New York’s Attorney General, Eric Schneiderman, in cahoots with his boss, Andrew Cuomo, are very big into solving problems. Not to confuse anyone here… they’re not dropping the murder rate in New York City or staunching the the hemorrhaging of businesses and jobs from one of the worst business climates in the nation. But gosh darn it all, they’re going to solve… something. And this week it’s the menace of people buying toy guns. (Just to clear up any confusion, you were not redirected to The Onion by accident.)

So how will they relieve their beleaguered citizens of this plague? They’ve decided to pry a settlement in the hundreds of thousands of dollars from retailers who sell the toy weapons unless they look like the illudium Q-36 explosive space modulator. And now we can all sleep easier in our beds at night. (Washington Free Beacon)

New York is forcing Walmart, Amazon, and other retailers to pay over $300,000 for the crime of selling toy guns.

The settlement stems from an investigation by the state’s attorney general office, which sent cease and desist letters to the retailers in December for breaking its strict law against children’s toys.

“State law prohibits the sale of imitation guns in realistic colors such as black, blue, silver, or aluminum, unless it has a non-removable one-inch-wide orange stripe running down both sides of the barrel and the front end of the barrel,” according to the attorney general office. All fake toy guns must be neon colored in New York City.

Walmart, Amazon, K-Mart, Sears, and were all targeted by the state. The settlement was announced by Attorney General Eric Schneiderman on Monday, and will carry “collective civil penalties of more than $300,000,” the New York Times reported.

Contrary to some of my colleagues, I really don’t consider this to be all that much of a Second Amendment issue. The toys in question are exactly that.. toys. The cheap, gauzy ones are fine for kids to play with (in New York) so have a great time. The realistic Airsoft ones are useful in the television and film industry if they don’t have the annoying orange bands on them. But none of them are useful in defending yourself, your family or your property and the odds are that you’re going to get yourself killed if try waving one around at either a criminal or a cop. There’s an old rule about never pointing a gun at anything you’re not willing to shoot. It’s an even better rule to never point something that’s incapable of shooting at all.

So why are these laws on the books? Schneiderman’s office explains… sort of.

The office blames toy guns for four deaths in the past 18 years in New York, which has a population of 8 million people.

I suppose you might be “protecting” people from two different classes of danger by banning realistic toy guns. In one possible case you might stop wannabe criminals from robbing stores with a fake gun. In New York that might be a greater concern than in some other places because the laws here make it unlikely in the extreme that the clerk will have an actual weapon to defend themselves. But while some money or merchandise might be stolen, nobody is actually going to get shot with the toy. And if the clerk recognizes that it’s a toy, they might come out with a baseball bat.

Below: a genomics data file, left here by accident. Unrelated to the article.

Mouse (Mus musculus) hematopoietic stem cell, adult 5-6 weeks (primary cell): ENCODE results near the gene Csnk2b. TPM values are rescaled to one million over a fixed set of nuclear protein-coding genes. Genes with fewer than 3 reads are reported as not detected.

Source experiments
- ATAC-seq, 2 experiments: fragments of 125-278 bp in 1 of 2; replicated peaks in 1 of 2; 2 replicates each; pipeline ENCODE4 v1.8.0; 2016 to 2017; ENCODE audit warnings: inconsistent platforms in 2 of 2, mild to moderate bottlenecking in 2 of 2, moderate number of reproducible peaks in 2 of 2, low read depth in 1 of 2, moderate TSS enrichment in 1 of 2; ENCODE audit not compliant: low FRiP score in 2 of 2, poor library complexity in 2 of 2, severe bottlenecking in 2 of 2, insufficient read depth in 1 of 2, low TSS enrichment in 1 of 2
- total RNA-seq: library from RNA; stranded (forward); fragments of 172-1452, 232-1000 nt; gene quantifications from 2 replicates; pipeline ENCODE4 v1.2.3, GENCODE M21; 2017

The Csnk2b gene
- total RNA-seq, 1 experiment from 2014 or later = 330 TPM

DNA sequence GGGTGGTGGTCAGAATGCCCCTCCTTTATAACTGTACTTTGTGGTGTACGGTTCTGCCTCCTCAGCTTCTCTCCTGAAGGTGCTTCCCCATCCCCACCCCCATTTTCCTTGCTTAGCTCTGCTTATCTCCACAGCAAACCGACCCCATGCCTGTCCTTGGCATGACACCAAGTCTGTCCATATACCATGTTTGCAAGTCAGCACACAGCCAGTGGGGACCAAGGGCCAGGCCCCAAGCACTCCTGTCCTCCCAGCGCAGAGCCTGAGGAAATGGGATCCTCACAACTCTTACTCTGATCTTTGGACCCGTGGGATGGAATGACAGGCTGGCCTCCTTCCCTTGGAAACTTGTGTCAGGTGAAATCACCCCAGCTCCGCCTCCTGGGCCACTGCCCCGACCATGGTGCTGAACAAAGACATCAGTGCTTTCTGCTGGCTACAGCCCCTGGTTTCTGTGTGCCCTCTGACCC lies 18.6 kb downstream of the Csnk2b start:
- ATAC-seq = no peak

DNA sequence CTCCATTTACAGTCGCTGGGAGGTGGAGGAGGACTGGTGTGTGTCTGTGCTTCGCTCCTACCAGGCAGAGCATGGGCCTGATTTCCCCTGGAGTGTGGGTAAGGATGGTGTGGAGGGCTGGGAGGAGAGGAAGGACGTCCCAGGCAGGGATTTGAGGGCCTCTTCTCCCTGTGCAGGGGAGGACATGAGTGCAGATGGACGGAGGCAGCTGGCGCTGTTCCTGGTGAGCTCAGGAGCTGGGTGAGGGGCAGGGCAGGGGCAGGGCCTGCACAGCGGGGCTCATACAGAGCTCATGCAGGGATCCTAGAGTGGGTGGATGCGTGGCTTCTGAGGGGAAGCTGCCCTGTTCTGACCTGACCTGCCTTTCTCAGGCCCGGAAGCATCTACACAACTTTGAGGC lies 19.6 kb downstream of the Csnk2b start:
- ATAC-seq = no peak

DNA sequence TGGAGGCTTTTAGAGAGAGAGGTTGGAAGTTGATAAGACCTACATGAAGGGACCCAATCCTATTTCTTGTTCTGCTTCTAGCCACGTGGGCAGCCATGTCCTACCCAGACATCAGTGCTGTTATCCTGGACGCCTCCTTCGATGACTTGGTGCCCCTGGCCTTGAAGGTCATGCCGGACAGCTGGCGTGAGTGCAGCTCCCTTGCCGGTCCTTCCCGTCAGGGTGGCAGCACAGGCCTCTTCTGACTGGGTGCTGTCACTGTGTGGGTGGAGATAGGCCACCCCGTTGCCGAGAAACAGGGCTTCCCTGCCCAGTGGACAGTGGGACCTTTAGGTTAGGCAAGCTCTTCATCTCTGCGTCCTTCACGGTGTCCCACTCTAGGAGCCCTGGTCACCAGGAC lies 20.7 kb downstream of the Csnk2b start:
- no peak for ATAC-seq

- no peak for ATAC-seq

The greater concern for the SJW crowd is that the angry, out of control police will be running around shooting up anyone they see with such a toy. It’s true that we’ve seen it happen to tragic results in one or two instances in the recent past in this nation of more than 350 million people. Would such laws have prevented that if realistic looking toy guns were banned entirely? That’s hard to say. A cop in St. Louis shot a suspect who he thought was holding a gun, but it turned out to be a sandwich. I don’t know what kind of sandwich that was, but I’ve yet to see any loafs of pistol shaped bread for sale.

There is, of course, a solution for these accidental shootings, but it unfortunately involves parents who teach their children to not be stupid with a toy weapon. And, perhaps even far less likely, adults who are also smart enough not to do something that’s going to get them shot. Of course… that’s not going to happen.

My chief objection to this law, as I said, isn’t a Second Amendment question. It’s just a dumb law. Are we going to ban everything which not only might be dangerous, but might look dangerous when it’s not? If you do a Google news search on stabbing death and just limit it to the last week or so you get a bunch of hits. Perhaps we should ban toy knives too. Where does it stop?

Oh, I know. We should immediately ban fake novelty sandwiches. That could get somebody killed.